From education to employment

Tackling the need for more high level skills

Philip Whiteman of Sector Skills Council Semta discusses opportunities to tackle the need for more high level skills.

The recent Budget announcements saw Chancellor George Osborne put supporting the growth of British business at the top of the agenda. In his speech, the Chancellor described this year’s Budget as ‘unashamedly backing business’, outlining measures such as easing access to funding and encouraging businesses to seek growth opportunities through exports.

However, the challenge that businesses have in meeting their growth potential is not simply an issue of access to finance: At Semta, we know that having the right skills within an organisation is a crucial factor in achieving growth plans. Our research shows an anticipated need within our sectors to recruit an additional 82,000 scientists, engineers and technologists between now and 2016, so the argument for skills is clear.

The great news is that work is underway to help businesses meet the skills challenges of tomorrow. The education landscape is changing and, as the focus moves to the creation of more high level skills, the lines between higher education and further education are, to some extent, being blurred so that students can develop the skills employers are crying out for without paying high university tuition fees.

How? The government recently announced the creation of 20,000 undergraduate ‘margin’ places, in an attempt specifically designed to encourage low-cost alternatives to traditional universities. Universities and colleges charging less than £7,500 on average were able to bid for the new places of which more than half (10,354) were awarded by the Higher Education Funding Council for England (HEFCE) to further education colleges.

And that’s not all: Further education colleges up and down the country continue to grow both in importance and relevance when it comes to nurturing and developing the talent businesses in advanced manufacturing and engineering.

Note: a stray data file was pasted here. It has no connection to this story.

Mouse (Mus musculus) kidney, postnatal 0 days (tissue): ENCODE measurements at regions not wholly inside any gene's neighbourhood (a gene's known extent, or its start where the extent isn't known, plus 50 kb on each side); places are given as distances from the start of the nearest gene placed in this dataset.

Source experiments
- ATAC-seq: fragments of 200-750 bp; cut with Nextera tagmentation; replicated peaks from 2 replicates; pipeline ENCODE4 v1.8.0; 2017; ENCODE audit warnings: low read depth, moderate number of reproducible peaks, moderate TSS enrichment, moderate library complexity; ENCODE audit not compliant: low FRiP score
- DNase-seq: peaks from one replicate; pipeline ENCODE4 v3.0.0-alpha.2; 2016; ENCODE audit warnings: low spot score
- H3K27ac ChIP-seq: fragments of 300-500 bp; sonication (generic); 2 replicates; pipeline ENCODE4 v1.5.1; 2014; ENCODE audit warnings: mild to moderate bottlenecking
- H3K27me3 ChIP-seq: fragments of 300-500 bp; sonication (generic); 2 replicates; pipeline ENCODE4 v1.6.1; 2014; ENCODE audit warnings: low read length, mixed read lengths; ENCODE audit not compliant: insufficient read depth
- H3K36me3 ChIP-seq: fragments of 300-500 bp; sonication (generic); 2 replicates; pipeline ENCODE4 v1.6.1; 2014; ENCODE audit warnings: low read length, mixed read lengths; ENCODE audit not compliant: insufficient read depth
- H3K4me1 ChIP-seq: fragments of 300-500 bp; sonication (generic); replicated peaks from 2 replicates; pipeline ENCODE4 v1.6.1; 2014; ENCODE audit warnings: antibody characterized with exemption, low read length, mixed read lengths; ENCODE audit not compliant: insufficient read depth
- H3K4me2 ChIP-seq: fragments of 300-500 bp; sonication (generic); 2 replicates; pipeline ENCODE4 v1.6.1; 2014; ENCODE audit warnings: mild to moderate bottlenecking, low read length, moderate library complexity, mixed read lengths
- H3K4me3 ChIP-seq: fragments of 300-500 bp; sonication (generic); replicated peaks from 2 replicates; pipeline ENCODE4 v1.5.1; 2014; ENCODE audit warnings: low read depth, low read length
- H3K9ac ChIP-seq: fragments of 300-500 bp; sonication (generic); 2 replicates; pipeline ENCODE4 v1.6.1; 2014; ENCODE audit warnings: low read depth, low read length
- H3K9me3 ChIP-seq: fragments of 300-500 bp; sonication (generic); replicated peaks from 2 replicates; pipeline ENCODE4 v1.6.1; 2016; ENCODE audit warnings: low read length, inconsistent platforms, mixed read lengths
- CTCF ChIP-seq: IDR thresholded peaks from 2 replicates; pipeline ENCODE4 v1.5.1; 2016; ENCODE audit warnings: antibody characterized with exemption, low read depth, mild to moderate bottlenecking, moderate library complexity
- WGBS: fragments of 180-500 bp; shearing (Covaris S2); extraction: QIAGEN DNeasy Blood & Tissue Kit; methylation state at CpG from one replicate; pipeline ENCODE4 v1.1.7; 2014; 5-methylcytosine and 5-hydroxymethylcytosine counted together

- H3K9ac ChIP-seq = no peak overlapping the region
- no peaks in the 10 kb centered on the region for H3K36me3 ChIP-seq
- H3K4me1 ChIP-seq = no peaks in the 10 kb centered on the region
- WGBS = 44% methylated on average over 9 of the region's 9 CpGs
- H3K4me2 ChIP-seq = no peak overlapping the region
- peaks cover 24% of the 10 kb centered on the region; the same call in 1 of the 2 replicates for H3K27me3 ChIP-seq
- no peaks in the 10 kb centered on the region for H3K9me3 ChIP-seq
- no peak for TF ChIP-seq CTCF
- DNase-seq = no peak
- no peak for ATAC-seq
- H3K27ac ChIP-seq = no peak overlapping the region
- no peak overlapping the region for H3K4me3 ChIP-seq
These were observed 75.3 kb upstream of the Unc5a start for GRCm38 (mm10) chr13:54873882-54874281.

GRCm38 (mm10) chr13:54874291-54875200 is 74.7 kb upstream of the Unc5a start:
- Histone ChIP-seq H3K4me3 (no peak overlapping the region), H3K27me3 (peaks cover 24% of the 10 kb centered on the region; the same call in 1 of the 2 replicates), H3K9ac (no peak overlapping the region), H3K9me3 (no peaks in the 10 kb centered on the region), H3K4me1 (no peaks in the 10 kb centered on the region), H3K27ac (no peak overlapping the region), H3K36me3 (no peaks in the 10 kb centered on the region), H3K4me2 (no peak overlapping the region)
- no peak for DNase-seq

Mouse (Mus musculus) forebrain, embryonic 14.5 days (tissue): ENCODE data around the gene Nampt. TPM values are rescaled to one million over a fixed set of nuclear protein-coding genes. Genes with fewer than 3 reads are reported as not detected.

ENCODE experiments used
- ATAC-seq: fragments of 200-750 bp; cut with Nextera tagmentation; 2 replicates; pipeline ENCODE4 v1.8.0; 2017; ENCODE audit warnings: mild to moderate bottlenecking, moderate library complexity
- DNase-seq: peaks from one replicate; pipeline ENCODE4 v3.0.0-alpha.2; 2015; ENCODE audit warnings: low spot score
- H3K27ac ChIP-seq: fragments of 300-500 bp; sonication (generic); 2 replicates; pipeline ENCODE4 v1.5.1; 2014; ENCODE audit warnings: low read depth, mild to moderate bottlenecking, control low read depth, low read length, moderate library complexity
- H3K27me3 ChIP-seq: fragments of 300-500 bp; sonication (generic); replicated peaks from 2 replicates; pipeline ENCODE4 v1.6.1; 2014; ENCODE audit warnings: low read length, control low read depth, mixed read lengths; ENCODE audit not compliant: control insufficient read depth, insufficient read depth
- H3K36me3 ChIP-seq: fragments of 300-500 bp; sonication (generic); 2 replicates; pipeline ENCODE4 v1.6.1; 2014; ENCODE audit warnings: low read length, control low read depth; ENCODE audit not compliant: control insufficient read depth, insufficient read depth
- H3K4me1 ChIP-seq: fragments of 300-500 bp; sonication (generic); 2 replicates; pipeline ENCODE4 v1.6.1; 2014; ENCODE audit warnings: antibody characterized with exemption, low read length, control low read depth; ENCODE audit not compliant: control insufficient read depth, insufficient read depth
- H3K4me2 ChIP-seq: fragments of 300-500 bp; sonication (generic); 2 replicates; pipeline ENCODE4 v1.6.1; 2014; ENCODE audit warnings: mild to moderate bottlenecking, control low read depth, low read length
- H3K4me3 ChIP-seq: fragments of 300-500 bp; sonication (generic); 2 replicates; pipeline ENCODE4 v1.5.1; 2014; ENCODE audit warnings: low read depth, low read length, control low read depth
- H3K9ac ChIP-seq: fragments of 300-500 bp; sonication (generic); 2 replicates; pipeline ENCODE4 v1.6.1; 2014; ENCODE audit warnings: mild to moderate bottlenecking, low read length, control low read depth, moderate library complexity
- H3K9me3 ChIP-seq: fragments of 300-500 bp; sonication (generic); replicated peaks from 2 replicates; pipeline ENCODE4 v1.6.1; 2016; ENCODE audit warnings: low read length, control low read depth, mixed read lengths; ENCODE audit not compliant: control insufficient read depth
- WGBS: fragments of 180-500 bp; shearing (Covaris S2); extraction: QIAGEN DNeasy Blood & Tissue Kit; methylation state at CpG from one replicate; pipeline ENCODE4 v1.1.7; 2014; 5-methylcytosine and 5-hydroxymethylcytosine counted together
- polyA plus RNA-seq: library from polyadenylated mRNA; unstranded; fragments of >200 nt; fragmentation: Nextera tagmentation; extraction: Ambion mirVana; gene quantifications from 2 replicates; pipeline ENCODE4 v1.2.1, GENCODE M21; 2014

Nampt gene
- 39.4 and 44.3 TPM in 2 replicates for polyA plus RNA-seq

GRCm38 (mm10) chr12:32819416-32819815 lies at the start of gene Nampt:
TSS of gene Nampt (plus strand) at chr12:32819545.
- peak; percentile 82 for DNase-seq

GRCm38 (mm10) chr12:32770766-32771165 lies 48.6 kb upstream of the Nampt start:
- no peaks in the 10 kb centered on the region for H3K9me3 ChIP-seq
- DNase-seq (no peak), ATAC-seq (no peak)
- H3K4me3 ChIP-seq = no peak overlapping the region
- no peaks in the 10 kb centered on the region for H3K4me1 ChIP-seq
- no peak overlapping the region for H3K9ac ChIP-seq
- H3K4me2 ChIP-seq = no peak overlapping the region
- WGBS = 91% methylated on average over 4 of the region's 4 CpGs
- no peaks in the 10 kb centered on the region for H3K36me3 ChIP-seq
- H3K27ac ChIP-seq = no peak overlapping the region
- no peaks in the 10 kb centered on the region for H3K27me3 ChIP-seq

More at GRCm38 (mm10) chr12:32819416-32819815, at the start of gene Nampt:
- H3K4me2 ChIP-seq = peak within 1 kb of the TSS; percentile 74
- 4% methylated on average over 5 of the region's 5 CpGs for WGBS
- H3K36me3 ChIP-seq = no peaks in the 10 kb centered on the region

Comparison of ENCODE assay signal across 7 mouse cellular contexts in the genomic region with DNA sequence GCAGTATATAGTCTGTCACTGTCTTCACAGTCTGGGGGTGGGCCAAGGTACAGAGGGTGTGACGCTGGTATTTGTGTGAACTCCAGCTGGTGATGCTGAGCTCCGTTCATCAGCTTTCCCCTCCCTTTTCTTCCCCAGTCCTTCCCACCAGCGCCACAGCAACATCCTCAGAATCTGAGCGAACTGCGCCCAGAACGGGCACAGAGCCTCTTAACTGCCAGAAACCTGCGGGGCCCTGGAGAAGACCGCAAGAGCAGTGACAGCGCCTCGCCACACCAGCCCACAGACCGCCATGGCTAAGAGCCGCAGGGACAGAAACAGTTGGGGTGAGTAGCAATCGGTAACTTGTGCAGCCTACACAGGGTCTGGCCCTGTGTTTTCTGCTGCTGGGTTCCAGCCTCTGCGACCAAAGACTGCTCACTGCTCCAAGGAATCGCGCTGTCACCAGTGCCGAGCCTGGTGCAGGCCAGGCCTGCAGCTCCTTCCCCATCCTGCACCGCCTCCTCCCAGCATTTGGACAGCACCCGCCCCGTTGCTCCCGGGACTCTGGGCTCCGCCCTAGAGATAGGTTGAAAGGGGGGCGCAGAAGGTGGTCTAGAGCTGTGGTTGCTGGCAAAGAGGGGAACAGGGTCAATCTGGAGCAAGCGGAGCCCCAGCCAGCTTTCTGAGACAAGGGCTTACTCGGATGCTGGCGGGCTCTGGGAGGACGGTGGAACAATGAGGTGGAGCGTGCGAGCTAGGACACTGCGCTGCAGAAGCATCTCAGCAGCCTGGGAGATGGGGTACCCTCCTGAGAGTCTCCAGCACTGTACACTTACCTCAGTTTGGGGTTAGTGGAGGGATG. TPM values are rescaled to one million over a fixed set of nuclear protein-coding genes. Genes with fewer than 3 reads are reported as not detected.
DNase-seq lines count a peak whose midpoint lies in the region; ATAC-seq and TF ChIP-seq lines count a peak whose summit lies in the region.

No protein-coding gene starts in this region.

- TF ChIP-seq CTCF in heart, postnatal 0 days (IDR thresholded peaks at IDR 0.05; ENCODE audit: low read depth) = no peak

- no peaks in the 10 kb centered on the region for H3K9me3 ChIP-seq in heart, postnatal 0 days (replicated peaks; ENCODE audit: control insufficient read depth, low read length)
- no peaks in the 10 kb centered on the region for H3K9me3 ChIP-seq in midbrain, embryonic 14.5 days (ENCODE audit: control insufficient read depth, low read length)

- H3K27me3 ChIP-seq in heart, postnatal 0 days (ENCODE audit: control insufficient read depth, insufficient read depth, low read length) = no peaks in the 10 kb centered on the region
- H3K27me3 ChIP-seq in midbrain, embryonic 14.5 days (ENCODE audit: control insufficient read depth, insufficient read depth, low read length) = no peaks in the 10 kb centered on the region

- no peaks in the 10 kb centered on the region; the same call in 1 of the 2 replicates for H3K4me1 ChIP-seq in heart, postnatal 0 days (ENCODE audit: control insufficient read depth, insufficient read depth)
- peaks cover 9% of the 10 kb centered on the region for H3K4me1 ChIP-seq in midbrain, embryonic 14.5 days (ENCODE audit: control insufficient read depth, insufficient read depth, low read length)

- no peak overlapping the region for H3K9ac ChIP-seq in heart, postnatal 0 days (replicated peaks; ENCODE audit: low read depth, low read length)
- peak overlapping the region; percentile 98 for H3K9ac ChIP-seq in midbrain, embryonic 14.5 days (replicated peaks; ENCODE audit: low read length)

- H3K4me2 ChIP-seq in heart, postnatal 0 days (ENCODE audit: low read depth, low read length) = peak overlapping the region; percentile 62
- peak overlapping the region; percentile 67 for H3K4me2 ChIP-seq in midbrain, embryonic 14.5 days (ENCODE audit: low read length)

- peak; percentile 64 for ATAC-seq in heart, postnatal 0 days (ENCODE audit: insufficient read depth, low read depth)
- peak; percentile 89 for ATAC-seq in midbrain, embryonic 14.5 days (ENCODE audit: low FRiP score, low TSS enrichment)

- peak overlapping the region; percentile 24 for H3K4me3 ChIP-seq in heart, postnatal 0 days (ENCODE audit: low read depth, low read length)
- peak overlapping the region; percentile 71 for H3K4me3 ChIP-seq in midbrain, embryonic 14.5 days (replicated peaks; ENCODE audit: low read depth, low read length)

Over the past year or so, there has been an increased political and business focus on the value of apprenticeships, and their role in delivering the skills that we need to strengthen the economy and compete on an international level. Indeed, the government announced the creation of 50,000 new apprenticeship places just last year.

High quality apprenticeships – like those in engineering – play a crucial role in both upskilling the current workforce and developing new recruits. A fifth of employers in our sectors are reporting skills shortages – the majority of them in technical areas – and nearly a third of high tech manufacturing firms admit to recruiting from outside the UK due to a lack of suitably qualified residents.

High quality engineering apprenticeships form part of the sustainable solution – particularly higher level apprenticeships. We are currently finalising the framework for a new high level advanced manufacturing apprenticeship which will offer candidates the opportunity to train to degree level while also earning a competitive salary.

We know that employers are looking for young people who can combine knowledge and skill. By working with leading employers including Airbus, BAE Systems, Ford, GKN, Jaguar Land Rover, Rolls-Royce and Siemens, the new framework will develop candidates over a three to five year higher apprenticeship, so they can learn the practical side while working their way towards professional accreditation.

And the bids are in for the next tranche of Higher Apprenticeship Fund money, which will see a specific focus on areas including aerospace, land-based engineering, space, utilities and energy and renewable technology. As before, this second round of funding will help bring clear and achievable ladders of progression for apprentices into existence, tailored to the needs of economically important sectors.

Our challenge is to continue to work with employers and educationalists to provide sustainable skills solutions, helping businesses to navigate the complicated skills landscape. In doing so, we plan to encourage more SMEs to implement apprenticeship programmes – increasing the number from just 11 per cent of employers recruiting apprentices currently to 20 per cent by 2016.

To support this, Semta launched a not-for-profit Apprenticeship Service where we manage the whole process – from advertising a role, assessing specific training needs, and filtering high calibre applicants to securing funding, working with a recognised training provider and ensuring the quality of the programme.

Training providers and colleges interested in working with Semta to support advanced manufacturing employers should contact [email protected]

Philip Whiteman is chief executive of Semta, the Sector Skills Council

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